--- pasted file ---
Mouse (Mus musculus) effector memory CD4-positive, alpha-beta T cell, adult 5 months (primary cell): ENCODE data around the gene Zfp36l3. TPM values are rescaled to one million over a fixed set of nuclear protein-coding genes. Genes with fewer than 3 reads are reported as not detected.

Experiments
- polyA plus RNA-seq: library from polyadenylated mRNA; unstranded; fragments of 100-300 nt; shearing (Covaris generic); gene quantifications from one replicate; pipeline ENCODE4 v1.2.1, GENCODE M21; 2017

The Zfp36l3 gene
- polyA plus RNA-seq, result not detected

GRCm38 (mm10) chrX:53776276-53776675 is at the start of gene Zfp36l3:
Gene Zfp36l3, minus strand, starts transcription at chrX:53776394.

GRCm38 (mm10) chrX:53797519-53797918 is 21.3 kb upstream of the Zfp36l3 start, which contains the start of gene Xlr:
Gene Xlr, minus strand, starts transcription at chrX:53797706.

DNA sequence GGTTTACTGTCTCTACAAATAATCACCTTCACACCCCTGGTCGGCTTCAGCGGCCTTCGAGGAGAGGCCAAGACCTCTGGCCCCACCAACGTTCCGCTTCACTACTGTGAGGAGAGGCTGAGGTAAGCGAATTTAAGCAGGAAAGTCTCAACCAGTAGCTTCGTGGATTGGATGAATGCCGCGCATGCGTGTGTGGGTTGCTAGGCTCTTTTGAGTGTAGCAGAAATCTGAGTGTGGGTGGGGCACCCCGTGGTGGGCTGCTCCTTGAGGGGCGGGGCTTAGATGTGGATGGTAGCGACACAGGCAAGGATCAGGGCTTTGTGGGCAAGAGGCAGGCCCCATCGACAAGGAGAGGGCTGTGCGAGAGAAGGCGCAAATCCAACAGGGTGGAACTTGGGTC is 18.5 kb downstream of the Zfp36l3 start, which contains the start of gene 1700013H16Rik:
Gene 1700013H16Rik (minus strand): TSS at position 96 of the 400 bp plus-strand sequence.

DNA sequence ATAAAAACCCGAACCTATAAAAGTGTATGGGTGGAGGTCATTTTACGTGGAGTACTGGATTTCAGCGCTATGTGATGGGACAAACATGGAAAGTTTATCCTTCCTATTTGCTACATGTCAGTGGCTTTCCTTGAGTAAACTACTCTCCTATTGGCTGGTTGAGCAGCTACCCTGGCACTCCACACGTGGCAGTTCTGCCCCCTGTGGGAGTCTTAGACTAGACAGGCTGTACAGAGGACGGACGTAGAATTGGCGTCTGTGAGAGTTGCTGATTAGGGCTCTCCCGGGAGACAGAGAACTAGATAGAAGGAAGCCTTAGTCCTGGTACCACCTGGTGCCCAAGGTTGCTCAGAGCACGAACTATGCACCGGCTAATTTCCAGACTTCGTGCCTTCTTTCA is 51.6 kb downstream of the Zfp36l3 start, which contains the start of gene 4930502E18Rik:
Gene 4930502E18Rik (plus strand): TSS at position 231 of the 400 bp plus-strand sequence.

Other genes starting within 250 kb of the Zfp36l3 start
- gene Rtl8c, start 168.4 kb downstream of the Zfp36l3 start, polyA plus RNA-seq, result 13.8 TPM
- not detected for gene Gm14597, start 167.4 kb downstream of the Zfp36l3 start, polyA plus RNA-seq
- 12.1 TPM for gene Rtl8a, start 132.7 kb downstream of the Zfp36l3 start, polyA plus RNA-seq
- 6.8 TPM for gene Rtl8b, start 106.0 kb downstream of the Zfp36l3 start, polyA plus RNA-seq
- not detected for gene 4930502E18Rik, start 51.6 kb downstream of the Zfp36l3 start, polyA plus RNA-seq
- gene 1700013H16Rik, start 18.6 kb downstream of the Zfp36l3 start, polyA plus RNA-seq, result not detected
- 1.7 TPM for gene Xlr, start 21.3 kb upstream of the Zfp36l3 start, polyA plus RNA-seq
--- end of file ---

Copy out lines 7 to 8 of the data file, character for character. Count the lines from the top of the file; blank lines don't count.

Gene Zfp36l3, minus strand, starts transcription at chrX:53776394.

GRCm38 (mm10) chrX:53797519-53797918 is 21.3 kb upstream of the Zfp36l3 start, which contains the start of gene Xlr: